It also bears noting that person she lashed out at could very well have been her father, brother, sister, or mother instead. The grandmother being 81 would certainly be a mitigating circumstance in why she succumbed to injuries that might otherwise have done little more than anger a younger, healthier target.

Should this girl pay for her crime? Yes. Should we revel in the subsequent destruction of this young person's life? Absolutely not. That would be more barbaric than the violence that ended her grandmother's life.

There's a reason the word "tragedy" is applied to situations like this. "Tragedy" calls for solemn reflection and introspection. It does not, however, invite not self-righteous torch and pitchfork-waving.


Murder impies intent. A 16-year-old lashing out at her grandmother in the midst of a heated argument with her parents and injuring the grandmother enough that she later dies does not constitue in any prosecutorial fantasy "intent." The grandmother's death was caused by mitigating circumstances that make this tragedy a far cry from "murder or nothing." This was not cold, calculated murder. And it's a far most certainly not "nothing;" A woman is dead.

If you can demonstrate in any meaningful way with evidence beyond the scope of the information contained in the article above that the granddaughter had every intention of killing her grandmother, I'm all ears. But based on what's actually in the article above, this is manslaughter at best.

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If the story was of a 17 year old girl who killed an 81 year old woman at a train station because the girl got angry and shoved the old lady, I think JT posters would be calling for serious jail time, but as it's her own grandmother people think she should get off free?!

I think it has a lot more to do with the fact that the grandmother got herself involved in an altercation than their relationship. But the relationship also has weight. Neither person was in a physical location they should not have been. They both lived there. But still, grandma at 81 did put herself in harm's way. If it was a mere shove I again say accident. But if she lashed out and seriously turned on granny, I say murder. I don't much room for manslaughter.

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Awful, sad situation. Poor granny, and poor girl too. I feel that the generation gap in Japan is much larger than in other developed nations, and it must be very hard sometimes for three generations to live under one roof. One of my students is struggling with caring for her senile mother and raising three teenagers. The old lady keeps accusing her grandchildren of stealing from her and conspiring against her, and she also takes their personal belongings and hides them around the house. It's a very tense situation, but I can't imagine it ever coming to assault and murder.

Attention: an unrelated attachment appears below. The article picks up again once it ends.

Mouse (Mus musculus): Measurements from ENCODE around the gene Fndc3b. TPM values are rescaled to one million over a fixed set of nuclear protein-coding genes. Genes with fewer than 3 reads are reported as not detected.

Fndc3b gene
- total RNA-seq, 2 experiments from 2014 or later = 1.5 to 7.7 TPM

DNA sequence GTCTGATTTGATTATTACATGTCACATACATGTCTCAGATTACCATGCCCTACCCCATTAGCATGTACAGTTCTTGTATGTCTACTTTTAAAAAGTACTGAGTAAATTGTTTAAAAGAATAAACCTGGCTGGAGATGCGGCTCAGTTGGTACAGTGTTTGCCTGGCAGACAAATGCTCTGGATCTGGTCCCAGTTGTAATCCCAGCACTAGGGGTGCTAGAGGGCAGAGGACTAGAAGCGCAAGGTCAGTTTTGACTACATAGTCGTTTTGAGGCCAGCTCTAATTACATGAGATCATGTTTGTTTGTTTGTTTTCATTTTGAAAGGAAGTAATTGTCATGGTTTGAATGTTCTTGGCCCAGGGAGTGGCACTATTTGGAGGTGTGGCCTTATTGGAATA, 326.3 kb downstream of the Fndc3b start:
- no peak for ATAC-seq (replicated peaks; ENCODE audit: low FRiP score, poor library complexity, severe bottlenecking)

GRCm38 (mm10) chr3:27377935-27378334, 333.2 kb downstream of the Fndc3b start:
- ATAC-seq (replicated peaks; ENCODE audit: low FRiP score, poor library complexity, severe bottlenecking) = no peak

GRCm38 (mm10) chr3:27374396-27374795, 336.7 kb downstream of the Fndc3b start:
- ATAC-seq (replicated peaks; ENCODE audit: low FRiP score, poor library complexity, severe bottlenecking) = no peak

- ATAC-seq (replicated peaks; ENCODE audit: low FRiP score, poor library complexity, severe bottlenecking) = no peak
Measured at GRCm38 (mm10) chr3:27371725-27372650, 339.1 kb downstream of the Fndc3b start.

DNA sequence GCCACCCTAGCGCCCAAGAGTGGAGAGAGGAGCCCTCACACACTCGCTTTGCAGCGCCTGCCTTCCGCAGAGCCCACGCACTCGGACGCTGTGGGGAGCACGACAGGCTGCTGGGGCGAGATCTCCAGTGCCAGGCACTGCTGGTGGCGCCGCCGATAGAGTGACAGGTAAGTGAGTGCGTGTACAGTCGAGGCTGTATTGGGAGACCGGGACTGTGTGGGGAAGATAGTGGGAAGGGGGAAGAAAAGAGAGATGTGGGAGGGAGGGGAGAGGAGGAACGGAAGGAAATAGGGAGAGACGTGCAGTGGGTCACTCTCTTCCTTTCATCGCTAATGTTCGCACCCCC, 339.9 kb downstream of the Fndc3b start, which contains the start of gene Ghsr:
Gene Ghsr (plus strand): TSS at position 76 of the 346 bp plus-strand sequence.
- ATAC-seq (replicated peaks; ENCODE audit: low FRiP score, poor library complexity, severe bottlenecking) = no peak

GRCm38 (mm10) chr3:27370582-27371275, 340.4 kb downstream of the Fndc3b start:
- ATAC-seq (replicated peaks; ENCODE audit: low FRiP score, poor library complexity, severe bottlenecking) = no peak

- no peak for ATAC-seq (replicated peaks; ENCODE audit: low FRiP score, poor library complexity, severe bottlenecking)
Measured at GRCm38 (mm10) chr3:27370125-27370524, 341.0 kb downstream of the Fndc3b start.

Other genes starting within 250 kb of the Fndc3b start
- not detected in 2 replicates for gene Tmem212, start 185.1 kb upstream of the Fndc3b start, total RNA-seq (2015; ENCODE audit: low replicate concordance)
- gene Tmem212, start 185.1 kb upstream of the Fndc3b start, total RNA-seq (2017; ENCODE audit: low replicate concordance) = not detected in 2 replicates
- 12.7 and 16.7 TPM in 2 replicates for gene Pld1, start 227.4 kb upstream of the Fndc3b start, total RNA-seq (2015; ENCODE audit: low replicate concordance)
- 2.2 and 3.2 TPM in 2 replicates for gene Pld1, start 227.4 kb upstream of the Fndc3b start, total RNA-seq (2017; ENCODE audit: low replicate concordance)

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Japan is a country that respect the aged? Seems it is getting stranger by the day and not just Japan. Wonder what set the girl off? In order to prove murder, you have to prove intent. Those there is nothing in the story that will give you a clue either way, I'd like to believe that this was unintended. This is also why police heat to involved in domestic violence, with emotions so high it can be very dangerous to step in between as the unfortunate grandmother found out.

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good for her she deserve to be punish! >>> teenage ... kutchi warui sugi no respect and no manner ....

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I'm a bit surprised by the sympathetic comments. I've seen my share of teenage tantrums and family fights but I've never seen an 80 year old grandmother physically attacked (shoved, pushed, punched, slapped). If the story was of a 17 year old girl who killed an 81 year old woman at a train station because the girl got angry and shoved the old lady, I think JT posters would be calling for serious jail time, but as it's her own grandmother people think she should get off free?!

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I'd have to agree with you. This looks like an unfortunate tragedy. I doubt very sincerely the 17-year-old lashed out at her grandmother with the intent to kill her. This appears to me a worst-case scenario of teenage angst out of control. She's not only effectively thrown her life away, but she's lost a grandparent and the family has lost a daughter. Sad all the way around.

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Anger management? Snap!

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Manslaughter? In a case like this I would think the charge would be murder or nothing, with nothing probably being a very good option. Either she ruthlessly and brutally attacked her grandmother or she didn't. If she did, its murder. If she didn't its a plain accident.

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So sad, because the girl was probably just having a regular teenage fit, and grandma probably just got push or shoved in the heat of the moment, which just the wrong way proved fatal to her aging body. Poor grandma, and poor girl.